—>Maegan’s post deals with the beauty and threat of snakes, as shown in iconic photos by Mark Laita at, where else, the Academy of Natural Sciences!—the artblog editors———————————->
I am not necessarily afraid of snakes, but there is an inherent sense of danger and fear brought on by interacting with them. In seventh grade, a snake handler was invited to our science class as a guest lecturer. He brought in a large snake; the type escapes me, although I do remember that it was relatively harmless as far as snakes go. Each willing student was allowed to hold the snake. I was surprised by the weight on my shoulders; I could feel its muscles shifting as it curled itself around my arm and remember being quite uneasy.
Mark Laita’s show, “Serpentine,” comes from his book of the same name. The collection of fine art photographs of snakes aims to explore both their aesthetic and conceptual properties. I often associate snakes with the negative: images of creepy nightmares and scary scenes from movies. Beauty, in the traditional sense, is not the first thought in my mind. Laita asks his audience to reexamine snakes; to appreciate their aesthetically pleasing qualities, their power and grace.
How did he do that?
You may wonder whether these are live snakes, and if so, how the photographer captured the animals looking so gorgeous and iconic. According to the Academy, the photographer spent more than a year in Central America “photographing rare and dangerous pythons, pit vipers, coral snakes and other serpents in the care of collectors, breeders, zoos and venom laboratories.” So, these are pictures of live snakes, and apparently live snakes do curl themselves into gorgeous iconic displays. Other information: “He took the photographs right after each snake had shed its skin, so the colors would be the most vibrant.”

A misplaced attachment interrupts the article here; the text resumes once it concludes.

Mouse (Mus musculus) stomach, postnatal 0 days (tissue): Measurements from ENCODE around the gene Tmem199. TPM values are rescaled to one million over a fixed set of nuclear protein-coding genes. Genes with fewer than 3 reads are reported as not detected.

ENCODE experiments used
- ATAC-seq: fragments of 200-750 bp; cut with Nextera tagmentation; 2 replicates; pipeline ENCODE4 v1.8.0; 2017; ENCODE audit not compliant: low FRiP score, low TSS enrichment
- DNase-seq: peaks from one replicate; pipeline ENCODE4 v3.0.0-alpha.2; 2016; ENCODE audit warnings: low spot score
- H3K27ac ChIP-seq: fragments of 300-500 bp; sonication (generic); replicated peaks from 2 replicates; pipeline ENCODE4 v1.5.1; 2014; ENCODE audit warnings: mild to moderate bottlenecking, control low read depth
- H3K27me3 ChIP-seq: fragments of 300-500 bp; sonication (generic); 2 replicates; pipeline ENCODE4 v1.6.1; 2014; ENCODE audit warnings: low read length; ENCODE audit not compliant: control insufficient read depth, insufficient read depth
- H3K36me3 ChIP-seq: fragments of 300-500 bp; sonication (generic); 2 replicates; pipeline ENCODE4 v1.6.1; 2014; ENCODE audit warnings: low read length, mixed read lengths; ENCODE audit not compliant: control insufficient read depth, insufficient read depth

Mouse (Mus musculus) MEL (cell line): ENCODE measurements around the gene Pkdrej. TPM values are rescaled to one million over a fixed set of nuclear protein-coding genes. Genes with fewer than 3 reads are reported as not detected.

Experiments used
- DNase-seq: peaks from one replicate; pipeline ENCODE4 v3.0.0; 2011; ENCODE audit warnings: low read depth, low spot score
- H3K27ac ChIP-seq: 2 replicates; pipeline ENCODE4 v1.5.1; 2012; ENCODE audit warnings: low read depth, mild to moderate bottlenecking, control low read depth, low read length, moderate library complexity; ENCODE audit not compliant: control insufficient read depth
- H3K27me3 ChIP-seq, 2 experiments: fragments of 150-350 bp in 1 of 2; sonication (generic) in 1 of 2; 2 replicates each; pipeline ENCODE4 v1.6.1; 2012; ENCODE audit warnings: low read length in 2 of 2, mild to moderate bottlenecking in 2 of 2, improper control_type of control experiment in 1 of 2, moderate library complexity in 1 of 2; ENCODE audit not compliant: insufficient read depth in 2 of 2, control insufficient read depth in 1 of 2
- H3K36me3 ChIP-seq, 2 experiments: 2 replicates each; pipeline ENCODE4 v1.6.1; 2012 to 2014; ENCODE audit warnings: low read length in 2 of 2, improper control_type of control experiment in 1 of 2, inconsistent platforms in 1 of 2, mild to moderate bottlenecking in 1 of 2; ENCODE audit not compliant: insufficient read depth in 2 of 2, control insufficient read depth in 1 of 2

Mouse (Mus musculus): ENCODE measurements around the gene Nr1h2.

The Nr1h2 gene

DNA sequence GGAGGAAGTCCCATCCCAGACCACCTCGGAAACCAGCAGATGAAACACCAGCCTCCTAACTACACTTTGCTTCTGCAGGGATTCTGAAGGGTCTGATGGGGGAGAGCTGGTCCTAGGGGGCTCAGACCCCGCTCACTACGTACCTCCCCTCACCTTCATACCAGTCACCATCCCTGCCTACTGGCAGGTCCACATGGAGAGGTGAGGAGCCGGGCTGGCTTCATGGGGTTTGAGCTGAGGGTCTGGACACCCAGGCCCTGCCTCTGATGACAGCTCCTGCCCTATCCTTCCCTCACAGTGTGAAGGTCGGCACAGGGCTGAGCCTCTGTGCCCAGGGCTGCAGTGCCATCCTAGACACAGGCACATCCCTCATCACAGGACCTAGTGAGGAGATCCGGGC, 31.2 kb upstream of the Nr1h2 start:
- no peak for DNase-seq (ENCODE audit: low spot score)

His subjects are photographed against a thick black background. The stark contrast of the velvety backdrop heightens the vivid colors and textures of each snake’s skin. They seem to vibrate in their frames. Laita’s photography makes these lethal reptiles seem almost approachable, although the dimly-lit room paired with the dark backgrounds of the photos and the subject itself add up to a moody and haunting experience.
The fluid movement captured in Laita’s photographs is mesmerizing: the lines are sensual. The photograph “King Cobra” really highlights its glossy skin. The shape of the cobra’s head is something immediately associated with danger, but here all I could focus on was the sultry aspect of its twisted orange-red skin. The title card informs the viewer that this breed can grow up to 18 feet in length. Pondering this size makes me feel a little anxious, imagining all of that weight and strength beneath the scaly skin.
The Malaysian Coral Snake lends a cool contrast to the Cobra; it has lovely cerulean coloring on its body and is tipped with coral color around its head and tail.
The surprise of finding an art gallery at the Academy
Before seeing this show, I hadn’t given much thought to the attractiveness of snakes. I’m not sure whether my gut reaction to them will ever change, but this show has certainly made me consider snakes for something other than raw threat and terror.
The show is held in the Academy of Natural Sciences’ Art of Science Gallery, where the institution regularly features works by contemporary artists. Each photograph is accompanied by the usual title card; printed on each are factoids about the snakes. This educational element brought something to the show: I enjoyed learning whether the subjects were venomous or constrictors and, even more so, where each snake hails from. I hadn’t been to the Academy of Natural Sciences since I was much younger, and never realized that they had a gallery on the premises. It’s wonderful that the Academy fuses science education with works by contemporary artists to expose children (and adults too) to some scientifically-themed artwork.
“Serpentine” will be on display until September 15, 2013 in the “Art of Science Gallery.” More information can be found by visiting the Academy of Natural Sciences’ website.